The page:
4 Reasons Why Praying before Every Meal Is Essential

It is a common practice for most Christians, whether it be a Tuesday taco night or a Thanksgiving festival, to say “grace” before dinner.

Our pre-meal prayers can range from simple, recited prayers to longer, more specific prayers, but they all do the same thing – thank God for the food and company we will experience.

But have you ever wondered why we are doing this? Is it just a common thing or is it a little deeper? By definition, prayer in any form is our chance to speak directly to our Creator and in this way we as Christians deepen our relationship with God. Whether it is saying thank you for a meal or asking God to help you through a difficult time, prayer is the lifeblood of our faith.

The Bible is full of stories of people who come together at a table to eat together. Whether you’re flying out to dinner alone or with the family on a vacation, here are four reasons why it’s important to pray before you eat:

1. Because we follow Jesus’ example.

One reason we pray before we eat is simply because Jesus did just that.

Throughout the Bible we see stories of Jesus feeding large crowds. As he fed fish and bread to thousands, “he looked up to heaven and spoke a blessing” (Matthew 14:19).

At the last supper, Jesus gave the cup to his disciples and told them that the elements were representative of his body and blood that had been given to them, and he thanked them.

Then, after his resurrection, Jesus and two men stopped on the way to Emmaus to eat with them. He “took bread, gave thanks, broke it and began to give it to them” (Lk 24:30).

Again and again we see Jesus thank God in all things. Whether at a dinner with friends or in the Garden of Gethsemane, while waiting for his death, Jesus turns to his Father in gratitude.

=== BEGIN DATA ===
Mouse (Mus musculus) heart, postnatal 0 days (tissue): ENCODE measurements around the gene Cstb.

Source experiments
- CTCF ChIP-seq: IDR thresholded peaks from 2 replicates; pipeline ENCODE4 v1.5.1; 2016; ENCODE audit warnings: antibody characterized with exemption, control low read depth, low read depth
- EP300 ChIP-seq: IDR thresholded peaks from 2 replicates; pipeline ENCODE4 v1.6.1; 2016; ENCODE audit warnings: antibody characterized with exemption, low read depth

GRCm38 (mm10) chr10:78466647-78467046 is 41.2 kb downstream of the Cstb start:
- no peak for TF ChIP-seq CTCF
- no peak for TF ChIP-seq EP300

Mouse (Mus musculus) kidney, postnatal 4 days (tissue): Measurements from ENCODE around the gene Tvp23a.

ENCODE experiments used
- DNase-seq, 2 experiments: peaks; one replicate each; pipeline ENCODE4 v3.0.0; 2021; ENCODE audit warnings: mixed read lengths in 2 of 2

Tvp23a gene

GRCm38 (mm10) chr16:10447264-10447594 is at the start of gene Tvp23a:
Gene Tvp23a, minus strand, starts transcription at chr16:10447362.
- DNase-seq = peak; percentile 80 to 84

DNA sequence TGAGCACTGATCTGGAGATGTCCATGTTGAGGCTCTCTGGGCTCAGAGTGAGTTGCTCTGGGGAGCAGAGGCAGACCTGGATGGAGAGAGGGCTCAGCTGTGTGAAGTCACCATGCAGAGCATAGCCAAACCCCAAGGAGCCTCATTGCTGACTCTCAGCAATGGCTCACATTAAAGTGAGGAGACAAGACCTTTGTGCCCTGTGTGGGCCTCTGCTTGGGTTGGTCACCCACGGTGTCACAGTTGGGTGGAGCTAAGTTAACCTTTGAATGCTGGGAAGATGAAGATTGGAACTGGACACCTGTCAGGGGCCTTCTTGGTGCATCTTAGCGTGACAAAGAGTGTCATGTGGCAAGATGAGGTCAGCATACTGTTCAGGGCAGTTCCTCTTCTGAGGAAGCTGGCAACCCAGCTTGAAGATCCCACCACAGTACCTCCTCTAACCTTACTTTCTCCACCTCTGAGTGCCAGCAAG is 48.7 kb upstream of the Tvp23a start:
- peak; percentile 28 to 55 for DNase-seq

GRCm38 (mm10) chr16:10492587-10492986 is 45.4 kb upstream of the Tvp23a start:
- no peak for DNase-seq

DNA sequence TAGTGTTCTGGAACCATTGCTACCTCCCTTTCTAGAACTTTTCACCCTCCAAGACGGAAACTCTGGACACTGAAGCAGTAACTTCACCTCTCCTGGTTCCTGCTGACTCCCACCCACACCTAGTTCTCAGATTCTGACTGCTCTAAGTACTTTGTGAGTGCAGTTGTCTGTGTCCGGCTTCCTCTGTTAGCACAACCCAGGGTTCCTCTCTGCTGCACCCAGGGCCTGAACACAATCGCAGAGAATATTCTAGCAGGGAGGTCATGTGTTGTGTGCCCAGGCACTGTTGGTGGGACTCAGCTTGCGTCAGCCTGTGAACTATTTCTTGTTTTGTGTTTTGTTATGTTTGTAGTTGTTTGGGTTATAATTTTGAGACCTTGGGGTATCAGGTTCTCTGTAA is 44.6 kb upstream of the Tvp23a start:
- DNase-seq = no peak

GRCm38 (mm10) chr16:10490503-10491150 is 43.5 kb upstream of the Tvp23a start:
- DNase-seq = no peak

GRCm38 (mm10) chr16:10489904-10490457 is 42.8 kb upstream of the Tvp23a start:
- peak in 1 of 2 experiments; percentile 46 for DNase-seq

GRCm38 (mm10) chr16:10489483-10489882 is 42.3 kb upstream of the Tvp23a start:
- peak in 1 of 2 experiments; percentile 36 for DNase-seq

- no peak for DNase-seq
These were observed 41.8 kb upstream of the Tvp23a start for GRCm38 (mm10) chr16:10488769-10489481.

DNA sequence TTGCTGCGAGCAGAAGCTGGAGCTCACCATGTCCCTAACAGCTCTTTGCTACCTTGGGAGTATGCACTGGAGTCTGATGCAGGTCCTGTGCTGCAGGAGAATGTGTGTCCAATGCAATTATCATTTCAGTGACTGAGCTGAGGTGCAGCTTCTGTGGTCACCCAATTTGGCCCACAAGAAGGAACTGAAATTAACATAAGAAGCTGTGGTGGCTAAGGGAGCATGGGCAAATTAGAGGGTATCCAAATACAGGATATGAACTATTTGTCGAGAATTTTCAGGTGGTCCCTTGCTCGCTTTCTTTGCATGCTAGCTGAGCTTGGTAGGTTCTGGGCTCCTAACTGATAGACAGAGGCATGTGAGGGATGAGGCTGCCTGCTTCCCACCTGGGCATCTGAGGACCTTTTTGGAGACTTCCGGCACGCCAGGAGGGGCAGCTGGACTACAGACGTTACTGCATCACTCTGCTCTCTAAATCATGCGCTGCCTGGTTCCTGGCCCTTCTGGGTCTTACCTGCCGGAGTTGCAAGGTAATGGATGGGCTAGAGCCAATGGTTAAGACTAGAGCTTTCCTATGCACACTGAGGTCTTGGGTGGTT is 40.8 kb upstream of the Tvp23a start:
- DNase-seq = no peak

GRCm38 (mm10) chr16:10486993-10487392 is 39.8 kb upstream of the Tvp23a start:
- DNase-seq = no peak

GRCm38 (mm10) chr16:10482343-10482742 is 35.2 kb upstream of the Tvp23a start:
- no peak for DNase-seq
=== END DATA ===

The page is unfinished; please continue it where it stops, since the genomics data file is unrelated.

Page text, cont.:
To give thanks before eating our hearts agree with the commandment at 1 Thessalonians 5: 16-18, which tells us: “Always rejoice, pray constantly, give thanks under all circumstances; for this is God’s will for you in Christ Jesus. “

2. To remind us that God cares for us.

Sometimes we can let ourselves be blinded by everything that causes us pain and forget to open our eyes to all that is good in this world. Even in the midst of the fire of life, God still works for us.

We will no doubt experience trials and sorrows on this earth and at these times it can feel difficult to believe that God has provided for us, cares for us, and will care for us.

We can rest in the promise in Matthew 6: 28-34, where God tells us that if He cares for the flowers of the field in the same way, He cares even more about his people:

So don’t worry and say, ‘What should we eat?’ or ‘What should we drink?’ or ‘What should we wear?’ Because the Gentiles are after all of these things, and your Heavenly Father knows you need them. But first seek his kingdom and his righteousness, and all this will also be given to you. So don’t worry about tomorrow because tomorrow will worry about itself. Every day has enough problems of its own.

Food is the essential nourishment of our earthly body, and the opportunity to enjoy a meal is evidence that God takes care of us and will take care of us.

3. To remind us that God gives us food and other things to enjoy life.

Yes, God wants us to enjoy life! Right in Genesis 1, God declared his creation to be good, which means that he is perfect as he intended. Everything that life includes – food, society, nature, beauty. Everything should be fine.

He gave us all of this to enjoy.

The book Preacher speaks of this above all.

The author writes in Ecclesiastes 2: 24-25: “A man can do nothing better than to eat and drink and find satisfaction in his own work. As I see, this is also from the hand of God, for who can eat or enjoy without him? “